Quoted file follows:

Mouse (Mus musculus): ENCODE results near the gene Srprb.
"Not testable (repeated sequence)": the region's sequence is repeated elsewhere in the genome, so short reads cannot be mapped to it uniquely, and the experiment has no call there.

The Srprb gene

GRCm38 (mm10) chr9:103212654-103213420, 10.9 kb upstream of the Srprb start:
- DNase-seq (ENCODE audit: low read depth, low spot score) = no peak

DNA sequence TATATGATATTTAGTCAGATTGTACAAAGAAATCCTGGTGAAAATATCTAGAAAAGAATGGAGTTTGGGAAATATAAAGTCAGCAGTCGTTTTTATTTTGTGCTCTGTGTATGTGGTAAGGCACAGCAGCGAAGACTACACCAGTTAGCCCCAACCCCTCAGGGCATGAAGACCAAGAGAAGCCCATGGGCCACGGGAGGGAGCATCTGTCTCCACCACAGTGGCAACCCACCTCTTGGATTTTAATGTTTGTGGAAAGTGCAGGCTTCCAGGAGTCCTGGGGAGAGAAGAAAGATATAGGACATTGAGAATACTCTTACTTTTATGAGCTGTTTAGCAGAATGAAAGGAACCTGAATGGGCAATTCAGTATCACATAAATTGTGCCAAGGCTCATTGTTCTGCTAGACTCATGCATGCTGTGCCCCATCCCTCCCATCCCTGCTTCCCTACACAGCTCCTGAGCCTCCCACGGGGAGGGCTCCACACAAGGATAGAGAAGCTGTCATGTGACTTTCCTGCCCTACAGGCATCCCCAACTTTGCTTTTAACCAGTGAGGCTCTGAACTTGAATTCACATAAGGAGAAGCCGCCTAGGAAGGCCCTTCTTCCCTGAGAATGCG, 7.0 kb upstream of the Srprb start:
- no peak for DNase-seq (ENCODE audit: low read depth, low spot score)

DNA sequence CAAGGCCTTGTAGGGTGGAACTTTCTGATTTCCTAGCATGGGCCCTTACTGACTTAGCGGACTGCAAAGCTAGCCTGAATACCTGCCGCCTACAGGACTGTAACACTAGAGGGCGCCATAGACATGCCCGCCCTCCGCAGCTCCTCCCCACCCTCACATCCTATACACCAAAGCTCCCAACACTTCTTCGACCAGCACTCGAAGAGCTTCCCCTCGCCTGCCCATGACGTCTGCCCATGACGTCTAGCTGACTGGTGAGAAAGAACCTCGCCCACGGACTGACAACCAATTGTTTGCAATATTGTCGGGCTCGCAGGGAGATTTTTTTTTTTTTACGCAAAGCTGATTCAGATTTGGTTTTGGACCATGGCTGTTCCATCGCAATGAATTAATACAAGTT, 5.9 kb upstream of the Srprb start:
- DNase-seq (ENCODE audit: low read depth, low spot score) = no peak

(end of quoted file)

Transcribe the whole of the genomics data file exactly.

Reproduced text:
Mouse (Mus musculus): ENCODE results near the gene Srprb.
"Not testable (repeated sequence)": the region's sequence is repeated elsewhere in the genome, so short reads cannot be mapped to it uniquely, and the experiment has no call there.

The Srprb gene

GRCm38 (mm10) chr9:103212654-103213420, 10.9 kb upstream of the Srprb start:
- DNase-seq (ENCODE audit: low read depth, low spot score) = no peak

DNA sequence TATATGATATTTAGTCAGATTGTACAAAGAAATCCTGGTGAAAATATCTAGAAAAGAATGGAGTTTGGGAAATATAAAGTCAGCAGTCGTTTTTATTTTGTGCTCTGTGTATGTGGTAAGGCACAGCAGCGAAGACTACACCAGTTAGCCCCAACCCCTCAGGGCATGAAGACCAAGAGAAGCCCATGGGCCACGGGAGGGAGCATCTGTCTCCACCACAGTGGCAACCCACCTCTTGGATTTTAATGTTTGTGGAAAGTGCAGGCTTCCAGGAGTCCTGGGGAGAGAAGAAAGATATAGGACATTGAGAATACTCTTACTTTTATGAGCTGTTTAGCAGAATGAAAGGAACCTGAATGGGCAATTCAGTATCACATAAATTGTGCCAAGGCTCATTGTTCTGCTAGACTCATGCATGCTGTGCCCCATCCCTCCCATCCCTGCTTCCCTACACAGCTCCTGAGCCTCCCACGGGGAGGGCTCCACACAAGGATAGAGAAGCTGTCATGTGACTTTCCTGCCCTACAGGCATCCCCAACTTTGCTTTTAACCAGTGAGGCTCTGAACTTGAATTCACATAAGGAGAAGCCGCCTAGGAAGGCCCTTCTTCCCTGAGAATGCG, 7.0 kb upstream of the Srprb start:
- no peak for DNase-seq (ENCODE audit: low read depth, low spot score)

DNA sequence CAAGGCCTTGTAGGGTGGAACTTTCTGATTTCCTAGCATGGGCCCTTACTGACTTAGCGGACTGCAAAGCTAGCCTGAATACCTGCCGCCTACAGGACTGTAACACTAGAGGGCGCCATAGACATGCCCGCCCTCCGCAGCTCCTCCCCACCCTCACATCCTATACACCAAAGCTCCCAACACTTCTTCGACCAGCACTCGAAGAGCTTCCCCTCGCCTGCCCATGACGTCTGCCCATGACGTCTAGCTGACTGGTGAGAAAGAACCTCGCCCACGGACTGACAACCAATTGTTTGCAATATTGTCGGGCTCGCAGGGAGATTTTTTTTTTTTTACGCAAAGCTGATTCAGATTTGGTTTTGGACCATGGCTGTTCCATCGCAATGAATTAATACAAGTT, 5.9 kb upstream of the Srprb start:
- DNase-seq (ENCODE audit: low read depth, low spot score) = no peak